My staff members, those who were still working and those who were laid off, continued to communicate with one another, to share information about files or news, or just to say “Hi, thinking of you”. It was heartwarming to see the comradery between colleagues during a tough time.

Read More >

A Note from our President, 06 May 2020

May 06, 2020 | Ian Kalinowsky

Dear clients,

Two months – a new vocabulary – a new way of living and relating to people around us – eternal hope that sometime “our new normal” will be restored to something resembling our “old normal.” This week there appeared to be a small light at the end of the tunnel as businesses in Manitoba, Canada and other places around the world started to open back up. “Slowly and cautiously” will be the mantra to ensure that the “second wave” of the virus does not cause us all to have to revert to complete isolation once again.

Two months is a long time to be away from each other at the office. Two months is a long time to be away from our clients. But as I walked to work this morning, listening to the birds just starting the day and observing the sky change colours in the pre-dawn, my thoughts were not on despair but on gratitude.

Today is National Travel Agent Day and it formally gives me the reason to pause and say to our travel consultants, “Thank you for your outstanding work! Thank you for Creating the Best Days Ever for our clients. Thank you for your caring, your professionalism, your knowledge and your expertise.”

Read More >

A Note from our President, 29 April 2020

April 29, 2020 | Ian Kalinowsky

Dear clients,

Gratitude for my gutters and eaves

It had been about 70 days since I last had a day off work. A big work project, then our busy travel season started and then – boom – Covid-19! Like so many business people I am fighting for survival. I plan. I try to figure out the next government relief program and I try to deal with our hundreds of suppliers from all over the world who are all facing difficulties.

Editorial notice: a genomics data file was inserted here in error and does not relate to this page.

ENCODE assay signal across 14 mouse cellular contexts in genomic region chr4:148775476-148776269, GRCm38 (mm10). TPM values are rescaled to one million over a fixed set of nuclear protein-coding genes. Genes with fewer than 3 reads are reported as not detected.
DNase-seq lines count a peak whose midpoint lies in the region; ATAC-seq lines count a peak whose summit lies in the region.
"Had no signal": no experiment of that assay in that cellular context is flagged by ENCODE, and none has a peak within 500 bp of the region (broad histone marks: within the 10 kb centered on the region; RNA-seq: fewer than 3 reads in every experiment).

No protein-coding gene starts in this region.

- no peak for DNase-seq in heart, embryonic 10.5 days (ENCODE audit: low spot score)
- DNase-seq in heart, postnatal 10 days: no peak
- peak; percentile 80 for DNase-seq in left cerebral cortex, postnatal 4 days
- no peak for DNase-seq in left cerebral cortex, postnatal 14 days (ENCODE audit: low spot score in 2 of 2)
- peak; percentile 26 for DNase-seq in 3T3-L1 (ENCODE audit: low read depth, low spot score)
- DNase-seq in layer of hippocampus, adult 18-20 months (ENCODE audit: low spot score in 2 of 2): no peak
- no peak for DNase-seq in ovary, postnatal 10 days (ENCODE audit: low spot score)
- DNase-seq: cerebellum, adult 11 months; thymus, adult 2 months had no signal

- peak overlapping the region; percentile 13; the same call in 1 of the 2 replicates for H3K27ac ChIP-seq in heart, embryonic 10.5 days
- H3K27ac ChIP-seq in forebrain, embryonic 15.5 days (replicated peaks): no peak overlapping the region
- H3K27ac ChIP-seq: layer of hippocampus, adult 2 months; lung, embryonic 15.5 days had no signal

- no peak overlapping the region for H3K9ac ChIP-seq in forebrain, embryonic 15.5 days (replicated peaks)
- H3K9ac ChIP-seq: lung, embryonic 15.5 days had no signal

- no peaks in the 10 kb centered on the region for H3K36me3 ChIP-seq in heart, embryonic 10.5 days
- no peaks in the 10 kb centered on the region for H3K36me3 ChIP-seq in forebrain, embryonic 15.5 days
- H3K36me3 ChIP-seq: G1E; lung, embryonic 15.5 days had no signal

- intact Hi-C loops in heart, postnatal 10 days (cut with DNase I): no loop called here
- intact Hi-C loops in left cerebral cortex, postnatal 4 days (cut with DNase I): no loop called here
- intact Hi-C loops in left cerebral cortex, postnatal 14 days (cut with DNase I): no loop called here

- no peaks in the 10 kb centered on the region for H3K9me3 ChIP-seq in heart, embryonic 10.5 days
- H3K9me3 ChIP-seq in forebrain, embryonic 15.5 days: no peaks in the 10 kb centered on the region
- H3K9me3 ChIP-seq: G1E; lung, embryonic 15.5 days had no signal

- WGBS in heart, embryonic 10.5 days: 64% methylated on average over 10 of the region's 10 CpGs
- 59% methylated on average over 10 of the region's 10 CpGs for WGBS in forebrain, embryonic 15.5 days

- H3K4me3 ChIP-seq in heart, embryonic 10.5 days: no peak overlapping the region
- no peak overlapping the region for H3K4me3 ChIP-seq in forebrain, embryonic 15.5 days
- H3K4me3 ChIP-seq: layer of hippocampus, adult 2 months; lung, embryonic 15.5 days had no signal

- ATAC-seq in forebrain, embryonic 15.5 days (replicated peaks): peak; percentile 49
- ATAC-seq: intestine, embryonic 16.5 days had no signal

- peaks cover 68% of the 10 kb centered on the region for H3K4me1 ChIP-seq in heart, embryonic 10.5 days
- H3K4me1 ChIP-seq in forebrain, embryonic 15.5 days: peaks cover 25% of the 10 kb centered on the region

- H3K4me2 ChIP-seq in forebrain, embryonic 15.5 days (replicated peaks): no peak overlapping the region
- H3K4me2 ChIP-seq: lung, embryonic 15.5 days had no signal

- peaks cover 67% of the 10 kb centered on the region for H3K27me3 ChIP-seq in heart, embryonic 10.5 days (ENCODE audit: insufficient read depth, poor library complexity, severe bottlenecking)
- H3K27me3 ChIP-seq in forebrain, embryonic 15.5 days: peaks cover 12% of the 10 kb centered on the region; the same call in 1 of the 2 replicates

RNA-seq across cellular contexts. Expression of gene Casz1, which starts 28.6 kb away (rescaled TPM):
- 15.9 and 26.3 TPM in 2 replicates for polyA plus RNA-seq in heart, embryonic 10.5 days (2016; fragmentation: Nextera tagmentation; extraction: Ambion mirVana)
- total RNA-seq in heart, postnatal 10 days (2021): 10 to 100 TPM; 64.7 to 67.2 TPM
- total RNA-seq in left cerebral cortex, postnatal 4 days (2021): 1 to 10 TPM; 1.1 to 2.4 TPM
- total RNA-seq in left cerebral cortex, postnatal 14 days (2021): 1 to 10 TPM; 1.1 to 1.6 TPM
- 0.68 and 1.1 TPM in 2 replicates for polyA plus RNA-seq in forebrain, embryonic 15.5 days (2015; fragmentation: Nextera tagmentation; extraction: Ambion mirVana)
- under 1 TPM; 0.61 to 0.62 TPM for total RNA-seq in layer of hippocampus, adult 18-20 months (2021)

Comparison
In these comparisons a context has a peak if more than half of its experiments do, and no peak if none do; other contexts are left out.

Our consultants are still busy re- arranging credits, refunds and doing re-bookings from thousands of trips. Clients continue to praise the diligent efforts of our staff and I can honestly say that some of the comments bring tears to our eyes. I am so very grateful that the efforts of our staff are recognized by you, our clients, and I thank you for taking the time to send your feedback to us.

I haven’t slept a lot in the last 50 days, worrying about things. But, my 28 year-old son who is living with us said, “Dad let’s go and replace those leaking eaves on the house.” Reluctantly I agreed. Read More >

A Note from our President, 16 April 2020

April 16, 2020 | Ian Kalinowsky

Dear clients,

“We believe in the power of travel. It connects business partners, families and friends. Travel also allows us to broaden our horizons and to open our minds to new cultures and countries. We believe in helping you Create your best Days Ever! and for many of our clients that would involve an experience created from some travel that they took.

This was the opening paragraph of my last letter to you and I wanted to repeat it for the following reason: It is missing something or rather someone. It does not emphasize enough the travel consultants that are here to help you. Over the past 5 weeks, when the travel world simply stopped, a group of people did not stop. Tirelessly they assisted clients trying to get home, then process refunds and credits from suppliers whose rules and procedures were changing on a daily basis. This group of people continued to provide outstanding service even after they and the entire global industry was laid off. As countless testimonials received indicate this service by our Travel Consultants was not only provided to our clients but to ANYONE that phoned, emailed or otherwise contacted us.